“We don’t believe it helps us to put those rights under a streaming service or free on over-the-air. We think it’s very important that those rights remain exclusive to the broadcast environment,” Murdoch said.

FOX does stream games through its app, but it is only the games it is also carrying on its broadcast network or FS1.

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NBA Draft To Get Simulcast From ESPN & ABC

“This follows the simulcast model ESPN and ABC have employed for several years with the NFL Draft.”

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ESPN is set for the 2022 NBA Draft coming up on June 23 at 8 p.m. from the Barclays Center in Brooklyn. The network announced Wednesday the crews that will handle coverage on both ESPN and ABC.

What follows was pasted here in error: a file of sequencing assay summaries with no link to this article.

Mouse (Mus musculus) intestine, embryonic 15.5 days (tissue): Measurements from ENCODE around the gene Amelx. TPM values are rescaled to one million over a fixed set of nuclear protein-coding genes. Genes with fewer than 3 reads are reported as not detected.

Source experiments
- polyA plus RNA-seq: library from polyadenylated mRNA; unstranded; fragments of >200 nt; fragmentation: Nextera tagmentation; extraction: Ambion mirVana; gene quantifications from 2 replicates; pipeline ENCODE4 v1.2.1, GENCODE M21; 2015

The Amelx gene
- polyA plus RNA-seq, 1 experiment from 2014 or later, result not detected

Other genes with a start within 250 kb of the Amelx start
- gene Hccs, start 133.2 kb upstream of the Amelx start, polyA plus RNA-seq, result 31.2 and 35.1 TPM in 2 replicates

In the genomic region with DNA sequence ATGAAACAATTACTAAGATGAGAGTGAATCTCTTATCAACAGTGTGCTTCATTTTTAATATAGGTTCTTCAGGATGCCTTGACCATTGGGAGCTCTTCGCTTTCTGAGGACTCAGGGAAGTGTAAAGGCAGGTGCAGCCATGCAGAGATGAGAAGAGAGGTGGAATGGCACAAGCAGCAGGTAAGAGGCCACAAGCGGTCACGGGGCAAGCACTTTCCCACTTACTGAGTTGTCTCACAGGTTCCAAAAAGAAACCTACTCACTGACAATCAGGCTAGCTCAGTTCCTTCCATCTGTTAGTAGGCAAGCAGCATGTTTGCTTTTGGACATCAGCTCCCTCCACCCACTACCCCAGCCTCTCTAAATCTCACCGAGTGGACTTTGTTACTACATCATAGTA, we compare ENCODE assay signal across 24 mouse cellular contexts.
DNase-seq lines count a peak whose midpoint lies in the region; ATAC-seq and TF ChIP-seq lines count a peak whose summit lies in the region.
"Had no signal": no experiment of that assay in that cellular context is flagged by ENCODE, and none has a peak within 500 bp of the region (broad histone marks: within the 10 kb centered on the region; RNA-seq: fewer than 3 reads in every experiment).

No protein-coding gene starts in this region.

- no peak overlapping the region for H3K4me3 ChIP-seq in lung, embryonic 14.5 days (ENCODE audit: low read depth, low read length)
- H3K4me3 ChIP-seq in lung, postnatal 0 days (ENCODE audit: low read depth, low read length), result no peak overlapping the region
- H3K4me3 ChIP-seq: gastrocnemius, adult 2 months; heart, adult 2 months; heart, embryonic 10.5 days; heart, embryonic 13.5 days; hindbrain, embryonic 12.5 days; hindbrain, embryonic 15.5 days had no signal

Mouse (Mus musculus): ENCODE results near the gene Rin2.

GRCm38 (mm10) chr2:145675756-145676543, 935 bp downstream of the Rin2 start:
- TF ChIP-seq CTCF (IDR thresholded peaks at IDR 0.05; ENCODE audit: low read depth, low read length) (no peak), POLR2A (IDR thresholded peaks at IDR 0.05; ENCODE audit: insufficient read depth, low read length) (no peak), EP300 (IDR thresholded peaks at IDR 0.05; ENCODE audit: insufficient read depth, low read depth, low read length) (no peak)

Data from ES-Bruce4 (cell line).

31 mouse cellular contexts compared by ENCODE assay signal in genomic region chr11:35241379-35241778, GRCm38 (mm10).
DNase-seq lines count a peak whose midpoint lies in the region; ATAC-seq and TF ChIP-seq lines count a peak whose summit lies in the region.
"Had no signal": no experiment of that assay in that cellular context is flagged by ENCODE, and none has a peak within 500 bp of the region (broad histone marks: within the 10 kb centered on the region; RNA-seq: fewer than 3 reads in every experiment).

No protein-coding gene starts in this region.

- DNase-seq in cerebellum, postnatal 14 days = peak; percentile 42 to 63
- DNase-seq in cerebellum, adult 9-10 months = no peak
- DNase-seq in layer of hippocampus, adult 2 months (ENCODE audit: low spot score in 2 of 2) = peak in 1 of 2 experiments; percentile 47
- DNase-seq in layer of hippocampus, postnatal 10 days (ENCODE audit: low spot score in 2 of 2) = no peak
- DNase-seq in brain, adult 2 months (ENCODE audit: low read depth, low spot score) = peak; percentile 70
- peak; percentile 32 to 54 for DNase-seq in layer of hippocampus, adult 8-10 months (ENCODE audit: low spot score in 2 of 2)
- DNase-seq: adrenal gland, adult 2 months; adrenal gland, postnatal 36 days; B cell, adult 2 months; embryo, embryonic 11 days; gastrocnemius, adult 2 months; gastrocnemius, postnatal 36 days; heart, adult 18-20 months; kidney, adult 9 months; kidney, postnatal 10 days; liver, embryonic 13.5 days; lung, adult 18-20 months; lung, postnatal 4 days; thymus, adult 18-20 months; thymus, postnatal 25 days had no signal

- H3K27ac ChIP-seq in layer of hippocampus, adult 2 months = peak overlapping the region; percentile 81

ABC will broadcast the first round in primetime. Kevin Negandhi will host and will be joined by Stephen A. Smith, Chiney Ogwumike and Jalen Rose. Monica McNutt will be reporting and interviewing draftees.

This follows the simulcast model ESPN and ABC have employed for several years with the NFL Draft.

Malika Andrews will host both rounds for ESPN. Jay Bilas, Kendrick Perkins and Adrian Wojnarowski will share the set. Analysts Bobby Marks and Mike Schmitz will contribute.

“We’re thrilled that Malika Andrews will host this year’s ESPN presentation as she brings her well-documented, widespread skillset to our main set,” said David Roberts, head of NBA and Studio Production for ESPN. “The event will showcase the scope and depth of our NBA and college basketball talent roster with accomplished journalists and high-profile personalities across ESPN, ABC and ESPN Radio.”

ESPN will air a pre-draft red carpet show hosted by Cassidy Hubbarth from 5-6 p.m. Perkins and Richard Jefferson will also make appearances.